20.33 For an illustration of the rural-urban divide: In the southern electoral district of Uusimaa/Nyland, the results are so far: Niinistö on top 45,9%, but Haavisto clear second on 17,1 with Väryrynen only on 9,3. But in rural Lapland, Niinistö has only 23,6% of the votes, Väryrynen actually comes first with a massive 43,8 of votes, whilst Haavisto has 9,5%. NB: Neither electoral district has concluded counting.
20.25 The Ministry of Justice’s results service is also available in English here.
20.23 Professor Göran Djupsund notes on Finlands Svenska Televisions results programme that the rural areas are quickest at counting their votes, which are Väyrynen strongholds. Pekka Haavisto’s support is likely to increase when results from the largest towns begin to be counted, particularly the capital region where the Greens have the strongest level of support traditionally.
20.18 Social Democrats’ candidate Paavo Lipponen says he’s disappointed with the result. Said he wanted to be in the second round as a counterweight to Niinistö and now the second round won’t be very interesting. He can’t say at this stage why he has not done better.
20.17 Timo Soini, the party leader and True Finns presidential candidate, admits he will not make the second round. But, he will not say who he will back in the second round, saying that he needs to see who will be in it first.
20.08 Sauli Niinistö thanking his campaign workers and looking forward to a good evening at his election night party.
20.05 Very much between Väyrynen and Haavisto in the battle for second place, with everything to play for between the two. Pekka Haavisto is in position two in bilingual municipalities.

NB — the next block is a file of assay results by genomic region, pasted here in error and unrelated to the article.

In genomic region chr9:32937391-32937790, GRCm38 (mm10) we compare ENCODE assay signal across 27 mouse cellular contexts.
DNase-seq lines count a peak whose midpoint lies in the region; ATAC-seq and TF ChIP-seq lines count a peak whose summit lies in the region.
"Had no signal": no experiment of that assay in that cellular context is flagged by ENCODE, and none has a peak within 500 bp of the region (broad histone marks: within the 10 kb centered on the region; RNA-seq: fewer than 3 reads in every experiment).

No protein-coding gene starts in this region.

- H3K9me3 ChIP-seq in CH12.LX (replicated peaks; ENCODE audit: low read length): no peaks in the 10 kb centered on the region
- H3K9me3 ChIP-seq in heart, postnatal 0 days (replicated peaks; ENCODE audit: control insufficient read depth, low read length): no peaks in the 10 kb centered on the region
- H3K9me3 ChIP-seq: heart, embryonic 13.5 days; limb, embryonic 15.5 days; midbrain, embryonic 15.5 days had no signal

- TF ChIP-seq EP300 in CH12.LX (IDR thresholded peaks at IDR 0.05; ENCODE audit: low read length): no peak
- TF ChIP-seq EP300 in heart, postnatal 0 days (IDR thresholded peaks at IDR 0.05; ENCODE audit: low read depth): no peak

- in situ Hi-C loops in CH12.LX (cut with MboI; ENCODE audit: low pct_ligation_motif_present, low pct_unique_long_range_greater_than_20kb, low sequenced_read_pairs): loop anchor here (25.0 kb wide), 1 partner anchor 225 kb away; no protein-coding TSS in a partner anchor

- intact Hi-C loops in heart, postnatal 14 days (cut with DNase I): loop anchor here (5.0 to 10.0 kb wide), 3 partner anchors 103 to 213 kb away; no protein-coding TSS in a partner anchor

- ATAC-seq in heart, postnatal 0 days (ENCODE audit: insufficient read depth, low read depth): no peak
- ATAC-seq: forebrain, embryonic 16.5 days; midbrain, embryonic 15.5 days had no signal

20.02 40,2% for Niinistö of the National Coalition party in the advanced voting, 17,6% for Centre’s Väyrynen, Green’s Haavisto 14,8%, True Finns’ Soini 9,6%, Social Democrat’s Lipponen 7,3%, Left Alliance’s Ahrinmäki 5,7%, Christian Democrats’ Sari Essayah 2,6%, Swedish People’s Party Eva Biaudet 2,5%
20.00 Polling stations have closed. Results of advanced voting are being announced now…
19.59 Will the advanced voting results show a true picture of the final result? Around as many as a quarter of voters have stated they didn’t know who they were going to vote for in opinion polls before election day. Perhaps a lot of movement has happened in opinion since the last advanced votes were cast on Tuesday and those people who have voted today.
19.55 Sauli Niinistö’s campaign are obviously very confident of their victory: they’re holding their election night party at Hotelli Presidentti, “Hotel President”, in central Helsinki.
19.50 The newspaper Hufvudstadsbladet is reporting strong voting after lunch at polling stations in the capital region. Polling stations close in ten minutes at 20.00, after which the results of advanced voting (which have been counted already) will be announced. A reminded, that in a presidential election system, a candidate needs to win more than half of the votes in order to win in the first round. This has never happened since direct voting for the president was introduced in 1994. Should no candidate receive more than half the votes, a second round of voting will be held on 5 February between the two candidates who score the highest number of votes in this first round.